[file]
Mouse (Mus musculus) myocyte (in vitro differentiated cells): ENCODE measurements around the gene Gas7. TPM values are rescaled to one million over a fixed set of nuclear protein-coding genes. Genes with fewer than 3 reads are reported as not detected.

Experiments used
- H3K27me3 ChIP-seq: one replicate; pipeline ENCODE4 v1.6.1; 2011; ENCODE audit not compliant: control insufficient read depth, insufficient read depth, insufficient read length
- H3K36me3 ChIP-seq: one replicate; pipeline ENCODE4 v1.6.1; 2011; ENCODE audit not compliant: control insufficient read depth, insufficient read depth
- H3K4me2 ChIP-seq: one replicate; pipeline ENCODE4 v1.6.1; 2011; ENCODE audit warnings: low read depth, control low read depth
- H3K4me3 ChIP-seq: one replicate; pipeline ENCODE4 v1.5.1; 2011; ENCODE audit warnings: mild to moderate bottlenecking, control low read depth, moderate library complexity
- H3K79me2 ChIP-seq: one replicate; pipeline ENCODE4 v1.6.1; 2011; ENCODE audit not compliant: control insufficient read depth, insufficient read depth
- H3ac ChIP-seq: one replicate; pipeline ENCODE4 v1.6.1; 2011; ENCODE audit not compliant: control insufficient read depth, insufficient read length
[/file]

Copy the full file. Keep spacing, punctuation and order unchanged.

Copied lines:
Mouse (Mus musculus) myocyte (in vitro differentiated cells): ENCODE measurements around the gene Gas7. TPM values are rescaled to one million over a fixed set of nuclear protein-coding genes. Genes with fewer than 3 reads are reported as not detected.

Experiments used
- H3K27me3 ChIP-seq: one replicate; pipeline ENCODE4 v1.6.1; 2011; ENCODE audit not compliant: control insufficient read depth, insufficient read depth, insufficient read length
- H3K36me3 ChIP-seq: one replicate; pipeline ENCODE4 v1.6.1; 2011; ENCODE audit not compliant: control insufficient read depth, insufficient read depth
- H3K4me2 ChIP-seq: one replicate; pipeline ENCODE4 v1.6.1; 2011; ENCODE audit warnings: low read depth, control low read depth
- H3K4me3 ChIP-seq: one replicate; pipeline ENCODE4 v1.5.1; 2011; ENCODE audit warnings: mild to moderate bottlenecking, control low read depth, moderate library complexity
- H3K79me2 ChIP-seq: one replicate; pipeline ENCODE4 v1.6.1; 2011; ENCODE audit not compliant: control insufficient read depth, insufficient read depth
- H3ac ChIP-seq: one replicate; pipeline ENCODE4 v1.6.1; 2011; ENCODE audit not compliant: control insufficient read depth, insufficient read length